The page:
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The forces against Gov. Almakura; the pact he breached

Source: His problem is self-inflicted


Alhaji Umaru Tanko Almakura came to power under the umbrella of the Congress for Progressive Change (CPC) in 2011 as the third governor of Nasarawa State after beating the incumbent, Aliu Akwe Doma of the Peoples Democratic Party (PDP), in that year’s general elections.

Gov. Al-Makura
Gov. Al-Makura

All efforts by Doma through the tribunal and subsequently the Supreme Court to challenge his defeat only worked in favor of Almakura. At the tribunal, it was established that Almakura had 30,000 votes more than Doma. However, at the Supreme Court, it turned out to be only 300- vote-difference which gave Almakura the edge.

Meanwhile, Almakura ordinarily should not have won the election, especially in this political clime where the power of incumbency matters in elections. But Doma, who was vying for re-election in the 2011 polls, was believed to have been sold out by his god father, Alhaji Abdullahi Adamu. Adamu, who Doma succeeded, once said  he single-handedly removed Doma because he made him governor in the first place. The alleged anti-party activities played out by Adamu and his group actually culminated into the defeat of Doma.

Sources  told  Sunday Vanguard that the game-plan, prior to the general elections, was that if Almakura emerged as governor on the platform of CPC, he would decamp to the PDP. This happened after Adamu began to have problems with Doma and the former hatched the plan to remove the latter at all costs. By then, Doma already had the gubernatorial ticket of the PDP to contest the election in Nasarawa.

Almakura was said to have consented to the plan. After the election, however, the governor reportedly refused to keep to the terms of the agreement but rather was busy working for the merger of his party, the CPC, with the Action Congress of Nigeria (ACN),  the All Nigeria Peoples Party,  ANPP, and a section of the All Progressives Grand Alliance, APGA, to become the All Progressives Congress, APC, which eventually was realized. This was the genesis of Almakura’s problem with  the powerful forces in the Nassarawa PDP.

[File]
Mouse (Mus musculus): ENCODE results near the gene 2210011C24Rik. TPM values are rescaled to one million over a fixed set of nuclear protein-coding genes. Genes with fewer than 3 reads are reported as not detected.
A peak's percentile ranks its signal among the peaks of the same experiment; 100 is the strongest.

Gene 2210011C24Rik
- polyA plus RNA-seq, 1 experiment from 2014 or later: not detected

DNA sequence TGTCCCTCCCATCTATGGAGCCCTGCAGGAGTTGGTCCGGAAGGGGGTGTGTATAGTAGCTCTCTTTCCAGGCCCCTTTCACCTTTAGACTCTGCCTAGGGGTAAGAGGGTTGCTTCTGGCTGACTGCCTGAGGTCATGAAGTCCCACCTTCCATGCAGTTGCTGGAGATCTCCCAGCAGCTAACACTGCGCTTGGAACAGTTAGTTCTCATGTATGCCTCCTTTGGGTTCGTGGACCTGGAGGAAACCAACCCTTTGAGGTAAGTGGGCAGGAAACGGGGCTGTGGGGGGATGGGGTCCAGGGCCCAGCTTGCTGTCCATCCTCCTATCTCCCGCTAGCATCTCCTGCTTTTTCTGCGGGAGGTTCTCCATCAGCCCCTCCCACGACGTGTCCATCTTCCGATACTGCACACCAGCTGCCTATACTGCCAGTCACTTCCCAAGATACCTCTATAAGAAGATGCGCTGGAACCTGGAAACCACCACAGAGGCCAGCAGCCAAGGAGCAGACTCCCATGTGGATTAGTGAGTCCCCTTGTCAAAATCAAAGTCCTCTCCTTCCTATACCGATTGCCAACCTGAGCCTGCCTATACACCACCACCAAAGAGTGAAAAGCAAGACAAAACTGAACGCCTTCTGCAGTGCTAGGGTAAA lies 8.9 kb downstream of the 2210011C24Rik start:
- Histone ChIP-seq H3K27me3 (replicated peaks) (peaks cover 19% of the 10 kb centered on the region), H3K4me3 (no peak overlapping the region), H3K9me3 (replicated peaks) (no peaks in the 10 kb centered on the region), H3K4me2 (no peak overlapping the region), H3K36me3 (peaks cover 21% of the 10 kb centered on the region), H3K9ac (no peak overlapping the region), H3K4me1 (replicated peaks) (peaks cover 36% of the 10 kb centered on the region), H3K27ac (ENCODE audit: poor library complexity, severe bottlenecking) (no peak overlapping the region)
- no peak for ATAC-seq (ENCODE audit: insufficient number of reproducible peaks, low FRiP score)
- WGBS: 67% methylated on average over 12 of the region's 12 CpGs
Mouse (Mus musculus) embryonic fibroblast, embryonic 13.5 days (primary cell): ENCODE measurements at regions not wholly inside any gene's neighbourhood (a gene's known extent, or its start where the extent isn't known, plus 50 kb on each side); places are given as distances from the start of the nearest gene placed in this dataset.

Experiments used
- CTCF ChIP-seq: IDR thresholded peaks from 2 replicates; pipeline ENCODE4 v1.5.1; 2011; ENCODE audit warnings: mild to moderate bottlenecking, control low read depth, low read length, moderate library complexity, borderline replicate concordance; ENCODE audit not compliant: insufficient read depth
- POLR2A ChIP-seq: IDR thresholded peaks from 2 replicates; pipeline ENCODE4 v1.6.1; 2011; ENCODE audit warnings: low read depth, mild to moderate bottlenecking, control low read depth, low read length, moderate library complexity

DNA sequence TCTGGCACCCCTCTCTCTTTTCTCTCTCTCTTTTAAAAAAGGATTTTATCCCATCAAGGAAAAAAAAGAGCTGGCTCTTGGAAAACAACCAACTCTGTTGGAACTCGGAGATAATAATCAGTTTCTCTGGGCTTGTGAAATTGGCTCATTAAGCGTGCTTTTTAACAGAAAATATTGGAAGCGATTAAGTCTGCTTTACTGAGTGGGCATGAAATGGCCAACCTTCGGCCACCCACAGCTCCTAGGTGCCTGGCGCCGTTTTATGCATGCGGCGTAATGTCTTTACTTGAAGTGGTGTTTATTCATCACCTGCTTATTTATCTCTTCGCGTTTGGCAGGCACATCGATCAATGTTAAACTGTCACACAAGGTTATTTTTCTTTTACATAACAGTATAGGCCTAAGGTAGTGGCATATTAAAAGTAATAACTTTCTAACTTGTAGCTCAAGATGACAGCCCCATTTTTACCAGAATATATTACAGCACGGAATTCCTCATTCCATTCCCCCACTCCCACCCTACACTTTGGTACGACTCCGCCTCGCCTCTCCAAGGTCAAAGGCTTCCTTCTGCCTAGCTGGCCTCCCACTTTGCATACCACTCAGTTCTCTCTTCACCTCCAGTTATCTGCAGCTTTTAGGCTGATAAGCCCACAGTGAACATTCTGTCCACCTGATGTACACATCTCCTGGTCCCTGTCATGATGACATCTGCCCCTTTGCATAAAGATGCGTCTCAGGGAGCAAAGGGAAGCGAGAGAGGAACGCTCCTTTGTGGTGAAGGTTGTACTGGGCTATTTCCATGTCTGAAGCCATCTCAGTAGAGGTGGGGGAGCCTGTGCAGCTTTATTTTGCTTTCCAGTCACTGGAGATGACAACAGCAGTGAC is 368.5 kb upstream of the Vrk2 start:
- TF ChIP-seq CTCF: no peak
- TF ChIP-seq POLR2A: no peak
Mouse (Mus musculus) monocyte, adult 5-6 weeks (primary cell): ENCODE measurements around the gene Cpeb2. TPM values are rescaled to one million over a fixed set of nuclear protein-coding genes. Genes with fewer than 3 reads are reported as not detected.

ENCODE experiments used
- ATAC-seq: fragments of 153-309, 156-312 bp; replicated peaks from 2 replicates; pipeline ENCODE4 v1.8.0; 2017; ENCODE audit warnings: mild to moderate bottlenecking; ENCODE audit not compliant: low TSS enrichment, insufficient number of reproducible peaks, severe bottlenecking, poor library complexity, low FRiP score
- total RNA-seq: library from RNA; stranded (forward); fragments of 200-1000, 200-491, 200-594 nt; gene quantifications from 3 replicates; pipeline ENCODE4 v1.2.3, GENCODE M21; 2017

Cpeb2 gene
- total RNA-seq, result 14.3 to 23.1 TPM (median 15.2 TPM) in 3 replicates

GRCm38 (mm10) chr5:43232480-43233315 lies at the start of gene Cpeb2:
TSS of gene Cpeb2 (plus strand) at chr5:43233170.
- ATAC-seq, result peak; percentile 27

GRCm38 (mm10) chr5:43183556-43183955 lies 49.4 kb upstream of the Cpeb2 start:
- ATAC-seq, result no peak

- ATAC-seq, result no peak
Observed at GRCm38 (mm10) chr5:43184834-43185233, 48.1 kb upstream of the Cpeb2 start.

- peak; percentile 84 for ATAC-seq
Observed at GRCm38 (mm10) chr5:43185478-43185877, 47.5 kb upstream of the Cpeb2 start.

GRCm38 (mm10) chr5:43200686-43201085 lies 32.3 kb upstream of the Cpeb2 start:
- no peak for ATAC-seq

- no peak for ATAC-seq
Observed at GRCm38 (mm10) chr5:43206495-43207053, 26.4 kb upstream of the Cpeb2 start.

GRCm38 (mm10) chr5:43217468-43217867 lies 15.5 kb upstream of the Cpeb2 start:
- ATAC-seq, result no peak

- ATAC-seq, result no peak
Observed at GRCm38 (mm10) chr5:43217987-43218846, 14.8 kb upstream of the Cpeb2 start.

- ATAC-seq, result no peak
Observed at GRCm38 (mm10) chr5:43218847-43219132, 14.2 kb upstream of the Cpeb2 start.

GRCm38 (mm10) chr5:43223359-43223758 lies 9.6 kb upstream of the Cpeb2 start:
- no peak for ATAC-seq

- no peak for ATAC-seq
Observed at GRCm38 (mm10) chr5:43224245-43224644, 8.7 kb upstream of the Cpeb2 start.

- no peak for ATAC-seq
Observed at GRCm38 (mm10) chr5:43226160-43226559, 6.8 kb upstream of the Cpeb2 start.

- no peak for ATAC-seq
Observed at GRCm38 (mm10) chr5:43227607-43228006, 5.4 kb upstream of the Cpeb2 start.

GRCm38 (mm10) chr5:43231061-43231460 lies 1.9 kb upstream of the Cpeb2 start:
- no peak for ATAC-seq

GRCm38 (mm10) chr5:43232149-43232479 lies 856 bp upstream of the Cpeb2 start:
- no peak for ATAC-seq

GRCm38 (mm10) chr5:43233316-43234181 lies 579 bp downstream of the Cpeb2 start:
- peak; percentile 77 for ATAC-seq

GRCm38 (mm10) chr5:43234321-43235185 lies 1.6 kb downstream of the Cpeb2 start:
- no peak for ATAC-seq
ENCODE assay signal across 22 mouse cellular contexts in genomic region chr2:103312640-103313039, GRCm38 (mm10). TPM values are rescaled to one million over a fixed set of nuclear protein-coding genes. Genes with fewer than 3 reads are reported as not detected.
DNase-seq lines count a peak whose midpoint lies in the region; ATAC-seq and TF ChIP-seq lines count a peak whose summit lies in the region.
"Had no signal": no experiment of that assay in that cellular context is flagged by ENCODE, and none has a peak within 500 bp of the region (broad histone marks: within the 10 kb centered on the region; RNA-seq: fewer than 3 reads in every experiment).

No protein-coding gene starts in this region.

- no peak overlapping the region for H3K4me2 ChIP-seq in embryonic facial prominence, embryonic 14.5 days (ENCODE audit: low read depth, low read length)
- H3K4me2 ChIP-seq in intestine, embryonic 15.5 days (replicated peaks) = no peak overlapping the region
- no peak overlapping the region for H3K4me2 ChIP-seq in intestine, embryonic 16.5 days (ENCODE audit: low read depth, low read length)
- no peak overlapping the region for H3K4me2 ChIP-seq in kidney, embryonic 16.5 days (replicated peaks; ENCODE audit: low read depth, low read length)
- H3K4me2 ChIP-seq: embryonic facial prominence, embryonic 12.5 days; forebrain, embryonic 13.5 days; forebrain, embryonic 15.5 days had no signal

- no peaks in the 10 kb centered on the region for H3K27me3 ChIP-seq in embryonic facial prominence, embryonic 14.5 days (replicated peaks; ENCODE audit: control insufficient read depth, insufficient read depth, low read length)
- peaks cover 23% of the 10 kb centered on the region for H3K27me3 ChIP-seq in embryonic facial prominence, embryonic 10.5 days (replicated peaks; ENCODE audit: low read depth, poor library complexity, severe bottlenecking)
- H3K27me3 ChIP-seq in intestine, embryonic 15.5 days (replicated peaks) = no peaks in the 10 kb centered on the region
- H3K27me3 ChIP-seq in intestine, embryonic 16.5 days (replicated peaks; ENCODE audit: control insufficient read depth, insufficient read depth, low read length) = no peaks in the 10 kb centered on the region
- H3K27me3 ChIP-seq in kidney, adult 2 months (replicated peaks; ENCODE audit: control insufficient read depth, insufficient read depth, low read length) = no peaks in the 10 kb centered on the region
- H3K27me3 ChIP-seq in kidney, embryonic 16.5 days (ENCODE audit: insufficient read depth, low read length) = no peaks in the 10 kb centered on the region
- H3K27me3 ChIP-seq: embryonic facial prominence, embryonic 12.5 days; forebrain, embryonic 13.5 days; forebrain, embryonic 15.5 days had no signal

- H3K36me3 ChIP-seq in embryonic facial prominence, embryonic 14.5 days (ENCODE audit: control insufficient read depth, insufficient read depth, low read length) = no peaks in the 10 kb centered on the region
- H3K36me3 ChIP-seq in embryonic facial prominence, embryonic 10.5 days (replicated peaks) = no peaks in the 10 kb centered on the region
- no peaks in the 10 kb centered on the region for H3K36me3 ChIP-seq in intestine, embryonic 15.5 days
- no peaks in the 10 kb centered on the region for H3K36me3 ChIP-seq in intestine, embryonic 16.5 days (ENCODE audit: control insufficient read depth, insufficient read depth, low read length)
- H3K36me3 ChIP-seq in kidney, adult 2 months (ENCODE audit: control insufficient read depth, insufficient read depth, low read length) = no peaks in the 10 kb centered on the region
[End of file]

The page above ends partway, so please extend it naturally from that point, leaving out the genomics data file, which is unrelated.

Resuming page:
At the time of Almakura’s emergence as governor in 2011, the state House of Assembly had  23 members out of which  PDP  had 21 and CPC two. Later in 2012, one member representing Awe constituency died. In the ensuing bye election, CPC won to increase its lawmakers to three. But the House, even with this overwhelming number as opposition, never had it smooth with Almakura. Analysts believe the Nasarawa  Assembly, with its forces as opposition, actually played soft on the ruling party probably due to the numerous crises that besetted the state since Almakura took over power three and a half years ago.

Though  allegations have in the past been laid against the governor  over misappropriation of state funds and contempt to Assembly resolutions, the lawmakers never went this far because Almakura allegedly kept manouvering to stop any attempt to impeach him.

However, on July 14, 2014, the Assembly, during a plenary, raised a motion for the impeachment of  the governor over 16 allegations of over N13billion misappropriation/misplacement of the state funds, gross misconduct and abuse of oath of office.

Despite the provisions of Section 120 Sub-section 2,3and 4 which prohibit all sorts of expenditure without an appropriation/virements, the state government allegedly over-spent  N2,200,371,212.67 in 2012.
Another allegation borders on mis-appropriation/misplacement of funds in local governments joint account.
“A discovery by the committee revealed a lot of financial misappropriation/misapplication to the tune of N4,054,121,967.76”, the lawmakers said.

On local govt SURE-P fund, the House alleged that after a critical examination of the local governments. records, it was established that from the inception of the SURE-P program in April 2012to April 2014, the ministry of local government. and chieftaincy affairs under Almakura  received N2,710,903,656.10 and expended  N765,682,226.94 inappropriately without  authority from local government councils chairmen.

The lawmakers alleged the transfer of local governments SURE-P  money to a fixed deposit account.
“A review of the bank statement shows that an unauthorized sum of N1,789,796.000.00 was transferred to a fixed deposit account in a bank and N33,972,972.59 was generated as interest representing 1.9 percent but cannot be traced anywhere in the state govt. record books,”they said.

According to the House, its joint committee revealed that between May 2012 and May 2014, N44,496,869 was missing from the local government SURE-P fund.
The House pointedly accused the Almakura government of the falsification of Nasarawa State financial report for the year 2011 and diversion and misapplication of flood fund.

The lawmakers claimed that the Almakura government’s release funds to NASIEC for payment of salaries and other expenditure even in the absence of appropriation of the funds to NASIEC was a gross misconduct.